There are numerous ways to build your card for this week's tournament, but the one I am going to be sticking with revolves around accuracy and being able to avoid the big numbers. Guys like DJ, McIlroy, Tony Finau, Gary Woodland and Jon Rahm are all big-time drivers of the ball, but none of them are within the top-50 in terms of driving accuracy. You have to go down all the way to 70th where you will find Woodland, a whole 89 spots better than Rahm, who sits in 159th. Here are Shinnecock Hills where the wind could play a massive factor, being able to hit the fairways is going to be a massive advantage. Of these five players I mentioned, DJ ranks second in bogey avoidance with Finau the next guy down at 23rd. The reason I am comparing these guys in bogey avoidance is because both players can hit the long ball and can escape putting up a big number. The only difference is that DJ is the favorite at 9/1 while Finau is 66/1. You are essentially getting the same skill set (to a lesser degree) at seven times the odds. Finau has multiple top-10 finishes the year already and checks in as the second ranked player in driving distance and 25th in strokes gained on approach shots. These are exactly the kind of stats that need to be mastered in order to have any chance of competing at this year's U.S. Open.
Another player that I haven't mentioned yet that could be worth a look at a hefty price is Kyle Stanley. Stanley is making his first trip to the U.S. Open since 2013, and he fits the model of the golfer I'm looking to back perfectly. He is fourth on tour in driving accuracy and averages nearly 295 yards per drive. And if you add his greens in regulation game (71 percent, 4th), you get a pretty nice skill-set for odds of 100/1.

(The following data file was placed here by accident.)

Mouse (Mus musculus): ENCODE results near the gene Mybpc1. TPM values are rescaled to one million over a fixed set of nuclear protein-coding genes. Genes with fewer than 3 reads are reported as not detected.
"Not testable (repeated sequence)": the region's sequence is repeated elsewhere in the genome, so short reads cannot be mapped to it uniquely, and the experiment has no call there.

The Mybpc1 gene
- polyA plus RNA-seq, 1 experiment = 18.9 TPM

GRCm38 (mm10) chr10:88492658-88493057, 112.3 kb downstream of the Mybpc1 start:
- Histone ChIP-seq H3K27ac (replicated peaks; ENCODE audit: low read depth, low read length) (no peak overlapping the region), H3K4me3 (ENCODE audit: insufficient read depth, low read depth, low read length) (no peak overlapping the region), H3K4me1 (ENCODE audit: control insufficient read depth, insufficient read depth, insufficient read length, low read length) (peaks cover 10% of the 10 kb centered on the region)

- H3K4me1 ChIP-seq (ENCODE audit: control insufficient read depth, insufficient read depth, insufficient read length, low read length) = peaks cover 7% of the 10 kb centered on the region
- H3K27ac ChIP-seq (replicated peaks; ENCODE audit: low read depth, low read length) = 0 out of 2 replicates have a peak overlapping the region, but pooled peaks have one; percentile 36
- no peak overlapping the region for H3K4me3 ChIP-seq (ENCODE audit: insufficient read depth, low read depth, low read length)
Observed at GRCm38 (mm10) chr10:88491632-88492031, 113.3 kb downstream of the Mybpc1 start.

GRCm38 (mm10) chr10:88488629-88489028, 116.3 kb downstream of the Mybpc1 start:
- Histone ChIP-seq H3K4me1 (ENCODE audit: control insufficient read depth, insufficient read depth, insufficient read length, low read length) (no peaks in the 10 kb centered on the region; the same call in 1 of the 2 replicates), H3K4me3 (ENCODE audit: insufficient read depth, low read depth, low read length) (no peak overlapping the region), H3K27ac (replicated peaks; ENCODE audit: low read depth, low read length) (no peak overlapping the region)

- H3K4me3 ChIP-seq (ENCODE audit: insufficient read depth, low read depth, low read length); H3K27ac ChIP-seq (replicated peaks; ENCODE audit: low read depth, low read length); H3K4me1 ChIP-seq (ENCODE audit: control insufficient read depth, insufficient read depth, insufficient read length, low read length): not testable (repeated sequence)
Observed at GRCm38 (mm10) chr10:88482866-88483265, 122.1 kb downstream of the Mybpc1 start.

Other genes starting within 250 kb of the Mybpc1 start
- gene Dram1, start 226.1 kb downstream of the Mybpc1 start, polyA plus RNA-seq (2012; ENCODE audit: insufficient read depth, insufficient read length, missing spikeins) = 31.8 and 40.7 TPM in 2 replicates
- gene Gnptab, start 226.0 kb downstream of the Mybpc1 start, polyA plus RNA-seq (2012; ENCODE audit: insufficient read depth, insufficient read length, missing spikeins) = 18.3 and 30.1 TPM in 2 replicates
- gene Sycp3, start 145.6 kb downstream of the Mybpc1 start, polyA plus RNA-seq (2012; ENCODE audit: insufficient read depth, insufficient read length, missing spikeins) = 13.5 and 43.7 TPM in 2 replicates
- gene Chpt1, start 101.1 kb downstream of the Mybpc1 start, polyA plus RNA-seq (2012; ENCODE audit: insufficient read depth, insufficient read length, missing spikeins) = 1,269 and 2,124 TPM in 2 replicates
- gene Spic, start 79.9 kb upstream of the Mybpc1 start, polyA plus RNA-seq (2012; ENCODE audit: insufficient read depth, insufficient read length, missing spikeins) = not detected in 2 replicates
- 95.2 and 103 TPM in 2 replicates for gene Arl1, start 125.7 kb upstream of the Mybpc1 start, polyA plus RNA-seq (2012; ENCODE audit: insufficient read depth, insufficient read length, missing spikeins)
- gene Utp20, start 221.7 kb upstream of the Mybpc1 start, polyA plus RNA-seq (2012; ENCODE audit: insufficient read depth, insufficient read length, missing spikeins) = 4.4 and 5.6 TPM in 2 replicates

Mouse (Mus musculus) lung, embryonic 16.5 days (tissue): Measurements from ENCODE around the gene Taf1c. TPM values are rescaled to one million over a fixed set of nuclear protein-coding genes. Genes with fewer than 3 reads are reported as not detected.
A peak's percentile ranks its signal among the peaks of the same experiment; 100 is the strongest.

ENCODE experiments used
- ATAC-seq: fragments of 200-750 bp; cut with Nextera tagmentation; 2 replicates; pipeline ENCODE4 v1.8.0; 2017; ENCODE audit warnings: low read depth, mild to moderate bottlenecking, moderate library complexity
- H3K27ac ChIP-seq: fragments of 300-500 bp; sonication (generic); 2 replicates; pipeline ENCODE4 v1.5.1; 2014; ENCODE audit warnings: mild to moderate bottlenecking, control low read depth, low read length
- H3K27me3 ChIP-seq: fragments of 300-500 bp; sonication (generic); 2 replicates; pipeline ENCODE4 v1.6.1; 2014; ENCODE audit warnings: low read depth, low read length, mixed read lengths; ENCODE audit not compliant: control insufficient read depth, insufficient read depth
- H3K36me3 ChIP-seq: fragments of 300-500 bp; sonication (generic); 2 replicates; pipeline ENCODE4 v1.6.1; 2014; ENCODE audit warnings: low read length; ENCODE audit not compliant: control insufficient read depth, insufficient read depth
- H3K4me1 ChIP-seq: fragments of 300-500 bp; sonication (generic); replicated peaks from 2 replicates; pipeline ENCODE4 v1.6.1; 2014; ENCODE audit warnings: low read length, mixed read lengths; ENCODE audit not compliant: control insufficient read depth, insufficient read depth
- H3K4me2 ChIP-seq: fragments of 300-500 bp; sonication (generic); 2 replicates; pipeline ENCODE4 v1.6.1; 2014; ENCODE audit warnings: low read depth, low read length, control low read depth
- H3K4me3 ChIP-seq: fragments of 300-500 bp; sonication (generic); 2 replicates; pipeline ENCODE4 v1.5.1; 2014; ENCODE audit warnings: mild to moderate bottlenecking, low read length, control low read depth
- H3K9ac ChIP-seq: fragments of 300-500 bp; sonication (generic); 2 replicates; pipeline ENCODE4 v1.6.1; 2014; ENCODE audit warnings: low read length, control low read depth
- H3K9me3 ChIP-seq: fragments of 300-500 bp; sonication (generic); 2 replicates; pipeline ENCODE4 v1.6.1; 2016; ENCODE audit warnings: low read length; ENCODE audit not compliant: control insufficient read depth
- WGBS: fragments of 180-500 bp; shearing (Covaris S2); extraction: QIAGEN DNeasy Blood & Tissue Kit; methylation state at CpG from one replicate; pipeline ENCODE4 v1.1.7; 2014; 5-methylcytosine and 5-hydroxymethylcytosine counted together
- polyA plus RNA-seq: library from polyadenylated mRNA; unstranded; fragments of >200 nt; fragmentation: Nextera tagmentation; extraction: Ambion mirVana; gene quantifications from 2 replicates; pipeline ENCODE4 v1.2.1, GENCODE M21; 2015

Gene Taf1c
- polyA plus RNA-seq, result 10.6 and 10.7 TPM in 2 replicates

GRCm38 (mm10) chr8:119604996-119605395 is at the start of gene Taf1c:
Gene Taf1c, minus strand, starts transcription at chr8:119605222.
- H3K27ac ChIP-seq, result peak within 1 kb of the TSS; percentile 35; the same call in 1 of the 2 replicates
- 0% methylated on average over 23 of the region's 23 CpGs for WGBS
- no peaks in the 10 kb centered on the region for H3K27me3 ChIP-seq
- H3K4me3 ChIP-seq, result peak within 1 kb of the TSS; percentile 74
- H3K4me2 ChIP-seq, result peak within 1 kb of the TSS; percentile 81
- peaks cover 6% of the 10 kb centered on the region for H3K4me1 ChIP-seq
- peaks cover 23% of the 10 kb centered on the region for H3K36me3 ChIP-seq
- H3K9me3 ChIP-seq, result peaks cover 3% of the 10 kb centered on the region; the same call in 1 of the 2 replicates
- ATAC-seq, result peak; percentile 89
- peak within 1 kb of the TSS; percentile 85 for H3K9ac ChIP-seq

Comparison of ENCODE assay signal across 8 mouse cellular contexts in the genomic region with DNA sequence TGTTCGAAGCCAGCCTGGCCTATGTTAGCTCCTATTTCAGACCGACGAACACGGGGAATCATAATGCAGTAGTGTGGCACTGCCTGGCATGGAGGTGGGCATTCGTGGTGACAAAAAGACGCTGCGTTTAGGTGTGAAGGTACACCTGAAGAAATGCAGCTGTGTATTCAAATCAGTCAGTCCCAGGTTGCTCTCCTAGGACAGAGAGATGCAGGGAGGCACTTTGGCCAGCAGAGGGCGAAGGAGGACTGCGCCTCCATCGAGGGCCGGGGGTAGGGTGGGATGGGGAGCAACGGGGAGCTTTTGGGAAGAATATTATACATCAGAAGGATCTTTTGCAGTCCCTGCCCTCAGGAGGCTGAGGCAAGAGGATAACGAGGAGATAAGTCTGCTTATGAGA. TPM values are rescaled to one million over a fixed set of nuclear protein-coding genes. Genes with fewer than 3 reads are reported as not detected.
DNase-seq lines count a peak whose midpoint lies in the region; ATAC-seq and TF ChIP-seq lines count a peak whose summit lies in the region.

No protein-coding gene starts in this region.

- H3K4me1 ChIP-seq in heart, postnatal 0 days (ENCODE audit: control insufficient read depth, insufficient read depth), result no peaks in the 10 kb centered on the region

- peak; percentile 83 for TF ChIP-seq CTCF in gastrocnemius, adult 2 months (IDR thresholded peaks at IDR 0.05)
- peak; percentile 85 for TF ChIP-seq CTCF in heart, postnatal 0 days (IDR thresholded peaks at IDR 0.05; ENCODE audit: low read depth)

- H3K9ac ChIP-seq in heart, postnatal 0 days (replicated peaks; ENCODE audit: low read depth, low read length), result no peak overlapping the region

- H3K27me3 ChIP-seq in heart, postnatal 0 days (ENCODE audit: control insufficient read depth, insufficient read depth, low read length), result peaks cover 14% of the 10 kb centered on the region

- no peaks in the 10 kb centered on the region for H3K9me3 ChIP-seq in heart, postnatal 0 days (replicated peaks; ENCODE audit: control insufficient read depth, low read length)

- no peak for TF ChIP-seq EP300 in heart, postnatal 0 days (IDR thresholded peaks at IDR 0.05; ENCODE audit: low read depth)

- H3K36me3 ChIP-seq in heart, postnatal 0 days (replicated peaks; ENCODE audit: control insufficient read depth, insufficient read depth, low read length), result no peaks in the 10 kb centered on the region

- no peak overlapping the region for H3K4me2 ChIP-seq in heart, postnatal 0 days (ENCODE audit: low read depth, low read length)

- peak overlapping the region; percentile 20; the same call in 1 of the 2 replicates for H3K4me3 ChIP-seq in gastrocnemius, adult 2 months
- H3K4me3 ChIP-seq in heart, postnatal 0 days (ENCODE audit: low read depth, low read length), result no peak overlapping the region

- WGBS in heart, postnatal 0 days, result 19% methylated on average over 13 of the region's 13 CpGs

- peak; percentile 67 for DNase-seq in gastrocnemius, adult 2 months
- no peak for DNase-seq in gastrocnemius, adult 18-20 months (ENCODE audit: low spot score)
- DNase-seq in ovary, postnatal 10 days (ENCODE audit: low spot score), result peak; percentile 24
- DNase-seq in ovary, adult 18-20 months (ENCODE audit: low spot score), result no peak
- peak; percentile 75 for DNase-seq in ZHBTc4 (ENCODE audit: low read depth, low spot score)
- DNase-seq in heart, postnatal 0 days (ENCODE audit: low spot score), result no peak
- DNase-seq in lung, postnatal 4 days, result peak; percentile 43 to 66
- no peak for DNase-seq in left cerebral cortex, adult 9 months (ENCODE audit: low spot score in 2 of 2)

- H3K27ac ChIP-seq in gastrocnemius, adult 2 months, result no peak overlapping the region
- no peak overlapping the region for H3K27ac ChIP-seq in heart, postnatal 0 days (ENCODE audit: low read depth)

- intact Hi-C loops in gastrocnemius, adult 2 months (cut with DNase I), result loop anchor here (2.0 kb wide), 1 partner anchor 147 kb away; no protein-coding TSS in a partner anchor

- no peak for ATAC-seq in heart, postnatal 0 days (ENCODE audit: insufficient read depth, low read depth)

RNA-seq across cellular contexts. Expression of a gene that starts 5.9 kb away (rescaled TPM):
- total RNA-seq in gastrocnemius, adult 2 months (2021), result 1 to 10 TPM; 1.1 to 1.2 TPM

The aforementioned Woodland is known for his length on Tour, and he should be able to navigate these holes with ease barring and major wind issues. The only problem with Woodland is that he struggles with his around-the-green game, ranking 187th on Tour. If and only if Woodland can fix that issue then he may be able to put all the pieces together for a breakthrough win.
And lastly, it wouldn't be a major championship article without talking about the big guns. Guys like McIlroy, Woods, Spieth, Thomas and Fowler are all priced like they have what it takes to win here at Shinnecock Hills. The unfortunate truth for four of those guys is that they just don't have the game that's suited for this style of course. Woods is an absolute mess with his driver. Sure, when he connects he can hit it a mile. However, with avoiding bogeys as one of my key stats, any wayward tee shots Woods plays with his driver will very rarely lead to a scrambling par on this course. Fowler and McIlroy both have been playing well so far this season but have just one win between them, and that was courtesy of the Irishman at the Arnold Palmer Invitational. And, finally, the two good buddies, Spieth and Thomas. Thomas has been playing exceptionally well this year so far and has the right style of play for this kind of course. He hits long off the tee, can play in the wind, and has an impressive short game. Spieth, meanwhile, has been a Strokes Gained machine so far this season but cannot putt worth a damn. If that starts clicking here this week (not saying it will) then we could be in for one of those "I told you Spieth was still good" kind of weekends.
This may seem like a contrarian play, but in my opinion, nobody peaks at the right time for a Major like Fowler. Two weeks ago at the Memorial, Fowler was 12th in for greens in regulation, 9th for total driving, 16th for strokes gained off the tee, 6th for ball striking and 8th for all-around numbers. Fowler missed just seven greens over 36 holes on the weekend as he finished in 8th. Fowler is always talking about how he loves Shinnecock, and if the Memorial was the start of an upward trend for Fowler -- someone who has a rep of not being able to close out tournaments - then he could very well make people eat their words and capture his first-ever Major title at 18/1 odds.